The Jedi Mind Trick that Converts Leads into Customers
We call them leads, but they’re not going to be led anywhere.
Magic tricks work because we want to believe what we see. The “magic” part is that we are delighted by the result. Jedi Master Obi-Wan Kenobi never pissed people off. He sent them on their way thinking they got exactly what they want.
That’s the secret to the trick behind the trick. Or, maybe we should say there are no tricks to converting leads into customers. It’s only a matter of allowing them to participate in the process. They get to decide to become a customer. You convince them it was all their doing. Here’s how we perform this Jedi mind trick.
Stick a light saber in it
R.I.P. to traditional advertising. Thanks to the Internet, we don’t have to—well, for the most part—patiently sit through interruptive messages about products or services we couldn’t care less about.
Advertisers tried to make “traditional” marketing messages work online. Just convert that print ad into a banner. Embed the TV commercial into streaming media and force people to watch it before they can see the dancing cat.
At the risk of mixing cinematic metaphors, it was like watching Neo from The Matrix sit in the Oracle’s living room and try to bend the spoon with his mind. It didn’t work, no matter how hard Neo tried to force it.
Neo figured it out in the end. Marketers have, too. Welcome to the matrix. Consumers direct their own reality. They get to seek out and consume information about products that interest them. As for the rest, there is no spoon.
Hang on. We’re taking a hard turn and swinging back to Obi-Wan. There was a major disturbance in the Force back in the middle of the last decade. It transformed the internet. People like Mark Zuckerberg and Jack Dorsey exploited our need to validate our beliefs, by finding tribes of fellow thinkers and gave rise to social media. Suddenly marketers found they had the ability to create what people not only welcomed, but also wanted to share.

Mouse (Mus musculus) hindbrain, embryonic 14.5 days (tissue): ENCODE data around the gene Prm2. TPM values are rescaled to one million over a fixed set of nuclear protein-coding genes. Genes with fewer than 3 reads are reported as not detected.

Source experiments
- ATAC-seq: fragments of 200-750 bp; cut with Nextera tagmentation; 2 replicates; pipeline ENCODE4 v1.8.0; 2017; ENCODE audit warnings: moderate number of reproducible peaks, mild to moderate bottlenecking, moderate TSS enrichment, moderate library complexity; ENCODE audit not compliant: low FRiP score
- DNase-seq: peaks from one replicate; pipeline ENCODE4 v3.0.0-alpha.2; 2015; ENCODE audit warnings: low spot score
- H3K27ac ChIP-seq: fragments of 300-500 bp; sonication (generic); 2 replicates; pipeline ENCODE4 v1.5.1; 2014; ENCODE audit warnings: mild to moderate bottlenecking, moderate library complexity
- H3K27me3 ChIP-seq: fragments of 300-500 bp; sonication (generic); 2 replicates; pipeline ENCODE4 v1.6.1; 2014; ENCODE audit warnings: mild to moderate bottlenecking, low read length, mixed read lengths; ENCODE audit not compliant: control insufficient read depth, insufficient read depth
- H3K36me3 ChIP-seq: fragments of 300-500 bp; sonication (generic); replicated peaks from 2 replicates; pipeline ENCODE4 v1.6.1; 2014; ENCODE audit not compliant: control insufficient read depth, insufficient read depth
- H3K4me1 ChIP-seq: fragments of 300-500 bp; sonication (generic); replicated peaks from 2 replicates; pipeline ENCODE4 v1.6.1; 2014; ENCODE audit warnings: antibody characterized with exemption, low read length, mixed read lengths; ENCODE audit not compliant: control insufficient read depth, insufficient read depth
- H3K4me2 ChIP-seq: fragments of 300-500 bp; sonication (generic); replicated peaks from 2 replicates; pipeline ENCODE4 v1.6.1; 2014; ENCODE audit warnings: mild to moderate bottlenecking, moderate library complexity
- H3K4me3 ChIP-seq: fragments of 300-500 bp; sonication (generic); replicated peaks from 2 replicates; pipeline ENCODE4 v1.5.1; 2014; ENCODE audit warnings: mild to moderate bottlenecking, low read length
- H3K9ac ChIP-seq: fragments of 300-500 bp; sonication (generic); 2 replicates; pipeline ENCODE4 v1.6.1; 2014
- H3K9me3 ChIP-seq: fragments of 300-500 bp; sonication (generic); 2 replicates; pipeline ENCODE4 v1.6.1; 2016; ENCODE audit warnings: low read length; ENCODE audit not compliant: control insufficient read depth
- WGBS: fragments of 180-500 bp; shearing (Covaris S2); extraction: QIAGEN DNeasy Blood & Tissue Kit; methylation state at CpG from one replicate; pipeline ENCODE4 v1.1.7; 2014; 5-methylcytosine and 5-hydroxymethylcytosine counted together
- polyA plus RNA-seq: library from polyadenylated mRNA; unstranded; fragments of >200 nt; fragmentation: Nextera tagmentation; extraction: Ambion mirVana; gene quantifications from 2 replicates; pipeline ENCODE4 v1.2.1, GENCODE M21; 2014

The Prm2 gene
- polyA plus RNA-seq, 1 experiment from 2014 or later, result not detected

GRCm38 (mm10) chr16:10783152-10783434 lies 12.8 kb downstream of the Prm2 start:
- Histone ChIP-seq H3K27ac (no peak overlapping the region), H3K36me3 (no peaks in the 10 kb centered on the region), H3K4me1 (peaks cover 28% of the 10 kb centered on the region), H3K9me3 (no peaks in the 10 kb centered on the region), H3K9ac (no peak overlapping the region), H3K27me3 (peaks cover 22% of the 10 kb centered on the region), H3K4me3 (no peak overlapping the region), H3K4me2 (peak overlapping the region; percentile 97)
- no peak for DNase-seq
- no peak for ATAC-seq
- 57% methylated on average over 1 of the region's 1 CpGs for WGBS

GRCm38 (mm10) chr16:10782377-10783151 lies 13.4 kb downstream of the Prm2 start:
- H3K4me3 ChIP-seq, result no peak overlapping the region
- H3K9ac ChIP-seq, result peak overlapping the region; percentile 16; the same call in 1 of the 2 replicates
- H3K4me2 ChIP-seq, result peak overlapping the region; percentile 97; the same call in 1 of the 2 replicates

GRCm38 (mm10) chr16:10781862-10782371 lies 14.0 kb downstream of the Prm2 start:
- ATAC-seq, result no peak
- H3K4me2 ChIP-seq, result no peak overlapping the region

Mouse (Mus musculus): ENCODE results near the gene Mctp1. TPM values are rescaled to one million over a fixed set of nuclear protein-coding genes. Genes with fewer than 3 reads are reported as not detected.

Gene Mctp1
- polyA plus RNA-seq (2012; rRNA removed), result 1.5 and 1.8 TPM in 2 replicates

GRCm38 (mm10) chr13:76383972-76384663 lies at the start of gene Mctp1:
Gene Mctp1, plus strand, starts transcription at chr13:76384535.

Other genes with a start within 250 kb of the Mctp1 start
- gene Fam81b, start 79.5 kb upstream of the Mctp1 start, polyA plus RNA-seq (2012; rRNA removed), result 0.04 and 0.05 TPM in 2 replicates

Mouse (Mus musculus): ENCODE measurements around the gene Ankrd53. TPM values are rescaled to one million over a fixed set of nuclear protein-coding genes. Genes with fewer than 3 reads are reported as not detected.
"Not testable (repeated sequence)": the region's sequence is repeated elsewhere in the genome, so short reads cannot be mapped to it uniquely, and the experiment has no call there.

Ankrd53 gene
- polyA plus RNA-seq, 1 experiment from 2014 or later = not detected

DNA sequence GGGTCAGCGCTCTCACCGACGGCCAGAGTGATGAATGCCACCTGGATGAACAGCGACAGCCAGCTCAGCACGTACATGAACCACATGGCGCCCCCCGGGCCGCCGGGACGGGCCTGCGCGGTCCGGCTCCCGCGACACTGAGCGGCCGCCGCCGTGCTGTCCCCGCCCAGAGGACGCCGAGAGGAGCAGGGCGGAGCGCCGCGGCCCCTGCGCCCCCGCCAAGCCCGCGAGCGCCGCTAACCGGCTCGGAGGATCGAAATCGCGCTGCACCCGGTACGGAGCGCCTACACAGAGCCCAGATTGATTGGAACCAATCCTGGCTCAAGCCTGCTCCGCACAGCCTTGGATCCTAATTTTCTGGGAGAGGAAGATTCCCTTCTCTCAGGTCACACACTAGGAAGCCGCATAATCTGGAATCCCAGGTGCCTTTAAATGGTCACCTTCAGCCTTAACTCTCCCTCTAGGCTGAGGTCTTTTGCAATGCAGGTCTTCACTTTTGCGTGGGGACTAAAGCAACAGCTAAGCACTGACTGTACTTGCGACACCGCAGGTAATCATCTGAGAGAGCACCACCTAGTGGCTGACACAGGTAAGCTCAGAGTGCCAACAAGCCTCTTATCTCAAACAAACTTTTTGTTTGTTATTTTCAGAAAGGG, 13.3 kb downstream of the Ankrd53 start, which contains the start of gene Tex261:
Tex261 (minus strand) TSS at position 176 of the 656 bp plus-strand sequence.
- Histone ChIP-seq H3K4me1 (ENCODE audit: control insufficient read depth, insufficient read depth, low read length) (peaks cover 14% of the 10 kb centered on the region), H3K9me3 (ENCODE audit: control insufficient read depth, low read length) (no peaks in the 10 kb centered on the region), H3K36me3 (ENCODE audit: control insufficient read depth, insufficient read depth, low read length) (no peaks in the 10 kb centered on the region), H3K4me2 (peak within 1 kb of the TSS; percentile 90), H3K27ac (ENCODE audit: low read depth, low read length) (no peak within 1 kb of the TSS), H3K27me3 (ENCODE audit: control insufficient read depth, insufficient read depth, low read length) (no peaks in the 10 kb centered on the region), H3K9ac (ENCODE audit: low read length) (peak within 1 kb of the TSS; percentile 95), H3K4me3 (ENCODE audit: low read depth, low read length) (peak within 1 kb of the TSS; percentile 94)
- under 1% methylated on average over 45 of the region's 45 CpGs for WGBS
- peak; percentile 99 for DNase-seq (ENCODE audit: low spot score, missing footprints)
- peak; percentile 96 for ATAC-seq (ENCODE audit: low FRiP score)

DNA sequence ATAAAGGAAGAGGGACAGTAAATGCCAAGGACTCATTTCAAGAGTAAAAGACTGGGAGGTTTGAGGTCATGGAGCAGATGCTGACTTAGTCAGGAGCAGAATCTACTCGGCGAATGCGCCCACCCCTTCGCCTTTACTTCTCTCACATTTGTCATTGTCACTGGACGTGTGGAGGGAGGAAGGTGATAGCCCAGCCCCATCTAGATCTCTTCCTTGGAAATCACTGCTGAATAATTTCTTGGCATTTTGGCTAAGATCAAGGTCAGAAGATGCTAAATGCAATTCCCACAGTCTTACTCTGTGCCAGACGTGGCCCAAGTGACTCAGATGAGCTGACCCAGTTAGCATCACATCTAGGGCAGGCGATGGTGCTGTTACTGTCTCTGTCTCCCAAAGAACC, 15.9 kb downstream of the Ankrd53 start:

Content: the Jedi mind trick
Maybe one day we’ll be able to create an email with only our thoughts, and we’ll take a test drive in a Tesla by slipping on a pair of cardboard goggles. In the meantime, what’s fueling the marketing engine is storytelling.
Talk about old-school. It’s only been around since we invented language.
The trick about storytelling is that it must be content we want to believe. It must be relevant. Obi-Wan Kenobi’s Jedi mind trick wouldn’t have worked at all if he told the Stormtroopers that the droids were fem-bot pleasure models destined to be shipped to the Death Star.
Content must be blatantly obvious about its purpose.
But, it still has to be magic. Consumers must believe the story you tell them. They’re looking for a solution to a problem. They find your content. If it’s tasty—meaning that they believe you understand their problem—they’ll gobble it up. You convert a lead to a prospect.
Then you continue to tell prospects what they want to hear and believe. Your storytelling educates them with multiple points of view, and it gives them reasons to become a customer. By the time you tell them, “These aren’t the droids you’re looking for,” your leads have told themselves that it was they who drove the process. There’s no coercion. No pressure. They want to do it.
The icing on the Jedi mind trick cake? Newly converted customers are so pleased with having done it themselves that they’re grateful when you offer ways to share the accomplishment on social media.
Content does not sell
At least not directly. It attracts, educates, and fortifies. It’s welcome. That’s important. You don’t need a Forrester research report—although there is one—to tell you that people distrust and resent interruptive content.
One last thing about this magic marketing Jedi mind trick.
Stream the movie and watch Obi-Wan Kenobi’s interaction with the Imperial Stormtroopers. They, like consumers, are the ones in control. Ob-Wan facilitated their self-directed conclusion.
We call them leads. They’re not going to be led anywhere. They will let you engage them. That’s magic, but it’s not a trick.
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